Interesting Rarities from Ingo Metzmacher

December 8, 2012

AustriaAustria Schreker, Mahler, Berg, and Pfitzner: Petra Lang (mezzo-soprano), ORF Vienna Radio Symphony Orchestra, Ingo Metzmacher (conductor). Großer Musikvereinsaal, Vienna, 7.12.2012 (MB)

Schreker: Vorspiel zu einem Drama
Mahler: Rückert-Lieder
Berg: Three Orchestral Pieces, op.6
Pfitzner: Palestrina: Three Preludes

 

I struggle to recall the last time I heard a piece by Franz Schreker in a concert programme. It is a great pity, since, whilst he might not be a ‘great’ composer, he is often a very good one, and certainly superior to many composers who occupy concert, still more opera, programmes. This performance of his Vorspiel zu einem Drama, an expansion of the opening Prelude to Die Gezeichneten, opened with what one might consider a classic Schreker sound from the ORF SO under Ingo Metzmacher: lush yet variegated, with a finely-judged phantasmagorical quality. Not that it lacked direction; indeed, the onward tread, especially later on, of its progress was a particular quality of this reading. Unsurprisingly Metmzacher sometimes emphasised the more overtly modernistic qualities of Schreker’s writing, for instance for tuned percussion, but never didactically. Performance and work veered between post-Gurrelieder, post-Tristan, post-Salome writing, with a proper sense of nausea at the end. Having walked to the gilded Musikverein from the Belvedere, where I had seen a good number of works by Gustav Klimt, this seemed, as it was, properly golden late-late-Romanticism. If Metzmacher did not wallow unduly, the music remained something of a guilty pleasure.

Mahler’s Rückert-Lieder followed, albeit in unusual order. ‘Ich atmet’ einen linden Duft’ offered an immediately sparer sound: contrast with, perhaps even respite from, what had preceded. Petra Lang’s voice was not always ideally focused, although matters improved somewhat during the following ‘Liebst du um Schönheit’. Her delivery, however, continued to tend towards the operatic; one had to listen to the orchestra for a more detailed response. Turbulence aplenty came from that quarter in ‘Blicke mir nicht in die Lieder!’ Nastiness and fear – is this child’s play, or something more, and in any case is not child’s play something fearful? – pervaded Mahler’s orchestral writing, Lang’s performance more animated too. She certainly delivered gravity, a Nietzschean ‘deepness’, in the opening of ‘Um Mitternacht’, though later on she became more operatic again. There was, however, a finely etched orchestral performance, the woodwind echoes of the Nietzsche movement of the Third Symphony especially apparent. ‘Ich bin der Welt abhanden gekommen’ brought Lang’s finest performance, unfortunately disrupted by a mobile telephone. Blowsiness was banished; lines were clearer. I still, however, could only make out about half of the words; that I knew them already should neither have been here nor there.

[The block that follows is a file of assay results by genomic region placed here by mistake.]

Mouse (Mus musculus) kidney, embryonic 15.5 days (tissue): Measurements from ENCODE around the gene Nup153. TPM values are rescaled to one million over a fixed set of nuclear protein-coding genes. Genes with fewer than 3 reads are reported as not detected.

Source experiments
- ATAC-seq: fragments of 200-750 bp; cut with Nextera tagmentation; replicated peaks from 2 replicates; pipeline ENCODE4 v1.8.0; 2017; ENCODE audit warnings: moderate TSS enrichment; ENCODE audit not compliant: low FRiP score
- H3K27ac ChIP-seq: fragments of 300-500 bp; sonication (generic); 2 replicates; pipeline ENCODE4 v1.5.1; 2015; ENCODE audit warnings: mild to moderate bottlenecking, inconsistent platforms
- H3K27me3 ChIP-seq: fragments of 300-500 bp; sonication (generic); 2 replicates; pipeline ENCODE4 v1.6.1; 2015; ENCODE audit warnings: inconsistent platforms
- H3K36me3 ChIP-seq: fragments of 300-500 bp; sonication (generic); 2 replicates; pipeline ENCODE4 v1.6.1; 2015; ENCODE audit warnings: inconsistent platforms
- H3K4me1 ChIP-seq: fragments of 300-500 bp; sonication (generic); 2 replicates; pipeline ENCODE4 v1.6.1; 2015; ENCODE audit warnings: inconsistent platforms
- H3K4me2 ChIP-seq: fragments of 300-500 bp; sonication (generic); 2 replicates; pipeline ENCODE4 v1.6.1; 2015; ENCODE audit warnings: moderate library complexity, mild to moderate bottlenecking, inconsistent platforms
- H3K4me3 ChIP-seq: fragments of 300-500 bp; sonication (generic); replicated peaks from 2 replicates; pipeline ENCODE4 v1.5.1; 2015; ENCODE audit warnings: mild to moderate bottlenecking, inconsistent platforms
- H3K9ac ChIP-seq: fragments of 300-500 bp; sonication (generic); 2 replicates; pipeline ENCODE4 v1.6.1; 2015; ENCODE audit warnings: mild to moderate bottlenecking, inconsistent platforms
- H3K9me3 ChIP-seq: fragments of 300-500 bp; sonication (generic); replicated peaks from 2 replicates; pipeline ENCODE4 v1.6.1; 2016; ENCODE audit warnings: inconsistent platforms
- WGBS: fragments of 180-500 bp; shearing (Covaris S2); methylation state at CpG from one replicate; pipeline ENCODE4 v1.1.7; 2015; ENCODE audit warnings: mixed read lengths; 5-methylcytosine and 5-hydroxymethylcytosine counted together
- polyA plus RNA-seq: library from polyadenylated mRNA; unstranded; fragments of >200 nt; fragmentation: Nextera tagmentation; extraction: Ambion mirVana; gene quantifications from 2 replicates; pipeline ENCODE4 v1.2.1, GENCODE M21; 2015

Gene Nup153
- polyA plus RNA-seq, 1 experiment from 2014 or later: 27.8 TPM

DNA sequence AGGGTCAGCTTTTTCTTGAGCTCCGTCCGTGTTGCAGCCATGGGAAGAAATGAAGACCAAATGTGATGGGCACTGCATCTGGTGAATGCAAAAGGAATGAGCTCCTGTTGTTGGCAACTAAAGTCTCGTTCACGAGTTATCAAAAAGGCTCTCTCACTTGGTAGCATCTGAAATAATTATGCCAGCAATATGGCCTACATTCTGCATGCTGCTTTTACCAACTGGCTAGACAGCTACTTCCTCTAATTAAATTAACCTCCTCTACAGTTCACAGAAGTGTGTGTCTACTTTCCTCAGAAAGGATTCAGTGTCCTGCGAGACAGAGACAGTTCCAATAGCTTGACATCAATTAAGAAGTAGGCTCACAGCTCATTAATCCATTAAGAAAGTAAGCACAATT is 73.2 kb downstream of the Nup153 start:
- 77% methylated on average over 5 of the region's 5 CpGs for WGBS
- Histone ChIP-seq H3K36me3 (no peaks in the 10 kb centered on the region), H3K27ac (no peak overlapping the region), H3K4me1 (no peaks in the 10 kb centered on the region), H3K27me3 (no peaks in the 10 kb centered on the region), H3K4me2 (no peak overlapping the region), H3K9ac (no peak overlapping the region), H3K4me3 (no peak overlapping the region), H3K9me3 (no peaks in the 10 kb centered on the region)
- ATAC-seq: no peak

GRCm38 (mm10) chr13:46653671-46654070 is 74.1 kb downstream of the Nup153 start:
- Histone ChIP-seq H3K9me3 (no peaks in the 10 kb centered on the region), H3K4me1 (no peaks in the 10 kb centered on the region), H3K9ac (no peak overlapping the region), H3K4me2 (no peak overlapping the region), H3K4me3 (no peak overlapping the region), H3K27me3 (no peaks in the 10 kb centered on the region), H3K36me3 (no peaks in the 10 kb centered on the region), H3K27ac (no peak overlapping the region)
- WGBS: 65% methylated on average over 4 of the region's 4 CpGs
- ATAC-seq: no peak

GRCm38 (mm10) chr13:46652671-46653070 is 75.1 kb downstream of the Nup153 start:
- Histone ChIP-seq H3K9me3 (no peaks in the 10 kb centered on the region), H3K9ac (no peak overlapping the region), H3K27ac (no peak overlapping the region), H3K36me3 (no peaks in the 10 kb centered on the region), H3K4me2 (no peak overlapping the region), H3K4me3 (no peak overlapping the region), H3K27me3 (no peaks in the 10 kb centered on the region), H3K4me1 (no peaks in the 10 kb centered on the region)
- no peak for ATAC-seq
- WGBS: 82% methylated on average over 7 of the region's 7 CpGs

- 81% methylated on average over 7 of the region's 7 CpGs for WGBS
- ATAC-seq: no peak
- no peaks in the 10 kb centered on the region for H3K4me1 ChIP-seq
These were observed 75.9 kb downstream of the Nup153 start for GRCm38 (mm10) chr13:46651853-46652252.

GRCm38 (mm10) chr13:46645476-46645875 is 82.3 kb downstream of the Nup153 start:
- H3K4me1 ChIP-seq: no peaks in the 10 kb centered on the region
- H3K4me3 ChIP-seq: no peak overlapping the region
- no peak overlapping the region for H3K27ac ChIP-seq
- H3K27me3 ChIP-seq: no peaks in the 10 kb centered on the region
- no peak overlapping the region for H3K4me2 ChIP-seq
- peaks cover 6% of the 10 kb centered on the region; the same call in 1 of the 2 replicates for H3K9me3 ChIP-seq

Berg’s Three Orchestral Pieces received a mixed performance. There was much to admire, for instance the truly inchoate opening, out of which germinated all manner of things Mahlerian and post-Mahlerian, though the harmonies could only ever have been Berg’s. Metzmacher’s was not a chilly performance, not even a Boulez-like performance; Romantic contrasts were more his thing than clarity. Sometimes that was problematical, when balances proved less than ideal. However, as time went one, communication of the hierarchy of voices – an extraordinarily difficult task to accomplish in performance – improved, the odd occluded and/or tentative entry notwithstanding. When waltz and march rhythms really got into their stride, the musical narrative was compelling indeed – and there was something undeniably moving to hearing this music in the Musikverein. A stray trumpet note after the final chord was a pity, but did not obliterate memories of the twentieth-century terror we had previously experienced.

Berg metamorphosed without a break into Pfitzner. The idea was to present two different past visions of musical futures. Of course, though, we knew whose vision won out, and in this case juxtaposition served principally to underline the justice of the musico-historical verdict. Pfitzner’s unpleasant nationalism aside, his æsthetics led nowhere, and even in the Preludes from what many consider his finest work, Palestrina, the invention sounded a little threadbare in response to the Bergian labyrinth. Metzmacher and the ORF SO certainly did what they could to level the score, their performances more consistent than they had been in Berg; whether this were the case or no, Pfitzner sounded more thoroughly rehearsed. The first prelude was dignified and direct, rhythms taut. Though great contrast was afforded by the performance of the second, I could not help but think that a less hard-driven account might have been to its benefit. Debts to Parsifal are so obvious in the third prelude, less productively (Debussy, Mahler) than just watered-down, that there is not much to be done other than to perform the music with as much conviction as one can muster. Metzmacher certainly did that. However, as I said, we knew only too well whose vision of the future won out, and were grateful for it.

Mark Berry

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